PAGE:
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Frederick H. Dyer, Compendium of the War of the Rebellion: Regimental Histories 1,604 0 Browse Search
Harper's Encyclopedia of United States History (ed. Benson Lossing) 760 0 Browse Search
James D. Porter, Confederate Military History, a library of Confederate States Military History: Volume 7.1, Tennessee (ed. Clement Anselm Evans) 530 0 Browse Search
Colonel William Preston Johnston, The Life of General Albert Sidney Johnston : His Service in the Armies of the United States, the Republic of Texas, and the Confederate States. 404 0 Browse Search
Rebellion Record: a Diary of American Events, Diary from December 17, 1860 - April 30, 1864 (ed. Frank Moore) 382 0 Browse Search
A Roster of General Officers , Heads of Departments, Senators, Representatives , Military Organizations, &c., &c., in Confederate Service during the War between the States. (ed. Charles C. Jones, Jr. Late Lieut. Colonel of Artillery, C. S. A.) 346 0 Browse Search
Benson J. Lossing, Pictorial Field Book of the Civil War. Volume 3. 330 0 Browse Search
Adam Badeau, Military history of Ulysses S. Grant from April 1861 to April 1865. Volume 3 312 0 Browse Search
Adam Badeau, Military history of Ulysses S. Grant from April 1861 to April 1865. Volume 2 312 0 Browse Search
Benson J. Lossing, Pictorial Field Book of the Civil War. Volume 2. 310 0 Browse Search
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Browsing named entities in Colonel William Preston Johnston, The Life of General Albert Sidney Johnston : His Service in the Armies of the United States, the Republic of Texas, and the Confederate States.. You can also browse the collection for Tennessee (Tennessee, United States) or search for Tennessee (Tennessee, United States) in all documents.

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frequent and important services have been rendered in the preparation of this book by so many friends that their recognition can be made appropriately only in the same way; and, indeed, a large part of the value of this work is due to their unselfish aid. But the writer cannot omit to express here his deep obligations to the Honorable Jefferson Davis, ex-President of the Confederate States; to the late General Braxton Bragg; to Governors I. G. Harris, John C. Brown, and James D. Porter, of Tennessee; to Colonel Edward W. Munford, General William Preston, General W. C. Whitthorne, General William J. Hamby, Dr. William M. Polk, Colonel A. Ridley, Captain G. W. Gift, and Captain N. J. Eaton. His late colleagues, Prof. Edward S. Joynes, now of Vanderbilt University, and Prof. Carter J. Harris, of Washington and Lee University, have given him most acceptable literary assistance. In addition to the writer's unusual opportunities for arriving at the truth, there were certain exceptional
very much, the opportunity to select one's own acquaintance from congeniality of tastes, which was denied to the officer in barracks. The subsequent careers of his friends is the best justification of his discrimination. Leonidas Polk, of Tennessee, subsequently Bishop of Louisiana, and a lieutenant-general in the Confederate service, was his room-mate and intimate friend; and General Johnston never slackened in his affection for him, which was based upon a perfect confidence in his nobilderson, afterward famous for his defense of Fort Sumter, was another close friend at West Point. Some of their correspondence yet remains. Among his friends at the Military Academy were William Bickley, his townsman, Daniel S. Donelson, of Tennessee, afterward a gallant general in the Confederate service; Berrien, of Georgia; the veteran Maynadier; Bradford, a grandson of the first printer in Kentucky; W. H. C. Bartlett, already mentioned; and Lucien Bibb, the son of Hon. George M. Bibb, a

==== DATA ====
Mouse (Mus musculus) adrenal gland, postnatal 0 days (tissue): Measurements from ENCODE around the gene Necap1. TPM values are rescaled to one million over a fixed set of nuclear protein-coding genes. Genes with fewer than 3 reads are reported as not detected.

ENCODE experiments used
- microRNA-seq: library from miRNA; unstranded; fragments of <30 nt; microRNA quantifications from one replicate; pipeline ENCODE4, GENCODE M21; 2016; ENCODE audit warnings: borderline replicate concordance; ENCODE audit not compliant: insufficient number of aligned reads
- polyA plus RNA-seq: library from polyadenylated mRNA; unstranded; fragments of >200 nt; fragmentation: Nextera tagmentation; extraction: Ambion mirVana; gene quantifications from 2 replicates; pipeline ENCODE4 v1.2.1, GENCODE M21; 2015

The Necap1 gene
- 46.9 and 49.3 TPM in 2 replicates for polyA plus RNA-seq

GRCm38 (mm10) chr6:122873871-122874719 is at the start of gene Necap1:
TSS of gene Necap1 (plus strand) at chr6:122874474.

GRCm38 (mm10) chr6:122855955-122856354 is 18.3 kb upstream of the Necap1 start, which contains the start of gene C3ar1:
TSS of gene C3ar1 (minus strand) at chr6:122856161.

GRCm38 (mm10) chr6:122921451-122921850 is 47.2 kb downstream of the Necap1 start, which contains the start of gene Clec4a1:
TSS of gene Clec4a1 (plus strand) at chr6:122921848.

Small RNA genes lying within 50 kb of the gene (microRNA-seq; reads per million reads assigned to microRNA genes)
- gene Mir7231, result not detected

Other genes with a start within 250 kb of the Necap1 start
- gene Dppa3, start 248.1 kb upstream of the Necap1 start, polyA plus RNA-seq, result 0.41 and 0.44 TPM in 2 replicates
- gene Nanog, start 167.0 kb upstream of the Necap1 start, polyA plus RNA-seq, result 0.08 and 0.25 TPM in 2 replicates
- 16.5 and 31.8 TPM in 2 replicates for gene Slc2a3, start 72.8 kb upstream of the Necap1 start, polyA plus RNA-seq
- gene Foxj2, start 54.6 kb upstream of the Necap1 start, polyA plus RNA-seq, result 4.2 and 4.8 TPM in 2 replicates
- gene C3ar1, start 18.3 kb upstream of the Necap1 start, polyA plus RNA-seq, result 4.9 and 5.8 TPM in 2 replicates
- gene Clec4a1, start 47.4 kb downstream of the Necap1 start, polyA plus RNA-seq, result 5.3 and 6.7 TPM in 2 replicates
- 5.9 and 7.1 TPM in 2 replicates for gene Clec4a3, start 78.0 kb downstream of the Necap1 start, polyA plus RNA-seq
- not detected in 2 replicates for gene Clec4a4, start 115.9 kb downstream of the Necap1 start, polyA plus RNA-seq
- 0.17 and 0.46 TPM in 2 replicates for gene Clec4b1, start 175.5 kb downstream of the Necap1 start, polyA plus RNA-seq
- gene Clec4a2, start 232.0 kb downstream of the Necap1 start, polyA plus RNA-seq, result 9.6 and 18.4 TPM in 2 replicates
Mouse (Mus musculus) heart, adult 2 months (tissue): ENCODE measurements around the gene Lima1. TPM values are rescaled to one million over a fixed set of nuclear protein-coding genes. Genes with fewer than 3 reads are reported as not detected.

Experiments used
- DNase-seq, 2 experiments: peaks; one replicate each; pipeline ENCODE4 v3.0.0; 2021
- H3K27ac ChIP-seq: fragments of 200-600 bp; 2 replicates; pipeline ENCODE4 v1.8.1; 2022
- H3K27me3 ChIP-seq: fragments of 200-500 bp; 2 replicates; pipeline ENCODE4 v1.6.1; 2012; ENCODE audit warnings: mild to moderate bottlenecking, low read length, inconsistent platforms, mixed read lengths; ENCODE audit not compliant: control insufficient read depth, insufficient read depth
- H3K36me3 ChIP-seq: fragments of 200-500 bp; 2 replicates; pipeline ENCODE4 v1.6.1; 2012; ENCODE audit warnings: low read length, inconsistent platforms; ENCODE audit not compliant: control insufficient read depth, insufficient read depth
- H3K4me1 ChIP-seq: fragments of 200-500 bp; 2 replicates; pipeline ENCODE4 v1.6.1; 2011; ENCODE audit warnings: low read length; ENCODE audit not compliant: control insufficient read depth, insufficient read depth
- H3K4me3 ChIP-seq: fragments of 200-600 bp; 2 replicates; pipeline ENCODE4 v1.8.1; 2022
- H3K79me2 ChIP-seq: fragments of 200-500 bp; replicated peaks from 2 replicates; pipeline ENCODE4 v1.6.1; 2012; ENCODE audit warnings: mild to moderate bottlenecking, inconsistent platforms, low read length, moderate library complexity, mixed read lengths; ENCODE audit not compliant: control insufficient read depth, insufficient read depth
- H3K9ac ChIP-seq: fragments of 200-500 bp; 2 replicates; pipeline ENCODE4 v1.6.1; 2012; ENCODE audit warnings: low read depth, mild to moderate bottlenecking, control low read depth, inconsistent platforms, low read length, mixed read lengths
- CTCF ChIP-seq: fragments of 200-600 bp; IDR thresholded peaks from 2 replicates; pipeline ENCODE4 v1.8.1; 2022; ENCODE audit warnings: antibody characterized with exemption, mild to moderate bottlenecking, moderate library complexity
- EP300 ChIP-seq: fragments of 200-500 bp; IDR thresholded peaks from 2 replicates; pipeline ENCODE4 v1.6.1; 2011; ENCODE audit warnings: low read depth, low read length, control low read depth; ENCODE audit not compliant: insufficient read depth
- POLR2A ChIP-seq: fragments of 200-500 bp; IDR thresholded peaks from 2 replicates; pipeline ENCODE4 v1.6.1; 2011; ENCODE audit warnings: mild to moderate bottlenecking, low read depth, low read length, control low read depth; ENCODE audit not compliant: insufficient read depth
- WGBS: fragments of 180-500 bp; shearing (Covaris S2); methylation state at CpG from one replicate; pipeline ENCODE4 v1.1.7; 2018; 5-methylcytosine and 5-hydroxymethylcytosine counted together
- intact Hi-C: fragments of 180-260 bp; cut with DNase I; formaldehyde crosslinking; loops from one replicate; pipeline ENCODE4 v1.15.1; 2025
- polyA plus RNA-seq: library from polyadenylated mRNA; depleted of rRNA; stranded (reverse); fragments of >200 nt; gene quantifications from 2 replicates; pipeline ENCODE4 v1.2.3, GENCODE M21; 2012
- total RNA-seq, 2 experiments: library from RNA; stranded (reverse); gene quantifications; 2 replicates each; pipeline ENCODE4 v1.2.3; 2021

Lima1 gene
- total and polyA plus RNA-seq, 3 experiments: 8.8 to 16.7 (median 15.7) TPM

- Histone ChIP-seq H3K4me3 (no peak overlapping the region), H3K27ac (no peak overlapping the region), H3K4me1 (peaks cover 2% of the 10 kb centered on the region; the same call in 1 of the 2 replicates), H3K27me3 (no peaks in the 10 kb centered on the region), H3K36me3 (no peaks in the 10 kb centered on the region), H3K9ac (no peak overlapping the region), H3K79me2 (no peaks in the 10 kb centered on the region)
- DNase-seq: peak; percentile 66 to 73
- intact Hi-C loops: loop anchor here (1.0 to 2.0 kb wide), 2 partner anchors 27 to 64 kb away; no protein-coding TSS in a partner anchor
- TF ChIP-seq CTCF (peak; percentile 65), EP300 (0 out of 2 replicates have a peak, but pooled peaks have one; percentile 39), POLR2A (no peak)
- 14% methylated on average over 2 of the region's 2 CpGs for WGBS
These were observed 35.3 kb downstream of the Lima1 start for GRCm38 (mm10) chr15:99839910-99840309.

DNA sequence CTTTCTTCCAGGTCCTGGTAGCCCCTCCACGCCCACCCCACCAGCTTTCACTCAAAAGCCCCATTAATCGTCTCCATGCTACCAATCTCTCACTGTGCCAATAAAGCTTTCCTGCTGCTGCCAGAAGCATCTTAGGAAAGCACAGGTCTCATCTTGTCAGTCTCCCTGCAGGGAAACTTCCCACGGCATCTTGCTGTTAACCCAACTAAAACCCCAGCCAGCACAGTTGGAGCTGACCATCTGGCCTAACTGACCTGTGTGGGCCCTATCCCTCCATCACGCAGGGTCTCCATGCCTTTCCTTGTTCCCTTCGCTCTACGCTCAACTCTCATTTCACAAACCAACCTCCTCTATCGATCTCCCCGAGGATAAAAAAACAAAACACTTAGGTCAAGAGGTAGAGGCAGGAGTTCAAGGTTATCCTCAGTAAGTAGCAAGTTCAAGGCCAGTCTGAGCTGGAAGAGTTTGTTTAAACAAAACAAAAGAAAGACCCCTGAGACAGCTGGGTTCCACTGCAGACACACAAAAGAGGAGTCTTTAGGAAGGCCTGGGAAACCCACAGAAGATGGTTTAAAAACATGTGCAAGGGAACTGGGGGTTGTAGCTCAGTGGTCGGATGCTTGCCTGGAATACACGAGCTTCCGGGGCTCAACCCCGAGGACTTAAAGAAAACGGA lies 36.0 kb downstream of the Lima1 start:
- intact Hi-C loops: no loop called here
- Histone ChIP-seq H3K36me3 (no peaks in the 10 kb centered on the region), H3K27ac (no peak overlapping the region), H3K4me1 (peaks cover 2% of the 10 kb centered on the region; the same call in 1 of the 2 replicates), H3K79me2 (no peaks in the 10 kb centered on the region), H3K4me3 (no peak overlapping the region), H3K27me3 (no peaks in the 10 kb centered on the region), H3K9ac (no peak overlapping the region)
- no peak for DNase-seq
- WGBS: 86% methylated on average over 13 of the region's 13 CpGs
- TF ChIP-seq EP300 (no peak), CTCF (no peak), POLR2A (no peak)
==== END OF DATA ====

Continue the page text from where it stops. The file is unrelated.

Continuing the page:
it. General Houston tried once and again to secure the constitutional approval to his action; but even his great personal popularity and political power failed in this. It is not improbable that his peculiar relations to the Cherokees had something to do with the rejection of the treaty by the Senate. A friendly biographer says that he passed the moulding period of his life, between fourteen and eighteen, with the Cherokees. When he abandoned his family, his home, his high office, in Tennessee, and the habits of civilized life, in 1829, it was to seek a refuge in this tribe, which adopted him into full citizenship. He lived with them, as an Indian, three years, and is supposed to have entered Texas on some mission connected with their interests. Ho then located himself at Nacogdoches, near the Texas branch of the Cherokees, and always showed for them an interest and affection which, if it clouded his judgment, was at least creditable to his heart. When this treaty was made
nal, diabolical, and cannot be complied with. Harris, of Tennessee, said, Tennessee will not furnish a single man for coerciTennessee will not furnish a single man for coercion, but 50,000, if necessary, for the defense of our rights or those of our Southern brethren. All acted with vigor, except in Kentucky and Maryland. Arkansas and Tennessee seceded May 6th, and North Carolina May 20th. The popular vote, to which th submitted, ratified them by overwhelming majorities. In Tennessee, which had a little before refused by a large popular majss frankness and zeal, and notably the Hon. John Bell, of Tennessee, the late Union candidate for the presidency; and party dion was in the mountain-region of Western Virginia and East Tennessee, in which prevailed the spirit of unconditional submisnal and revolutionary, to establish it as a State. In East Tennessee, a sedition was organized by Andrew Johnson, T. A. R. numbers to the counter-current of Union refugees from East Tennessee and other disaffected localities. Deducting, then, 5,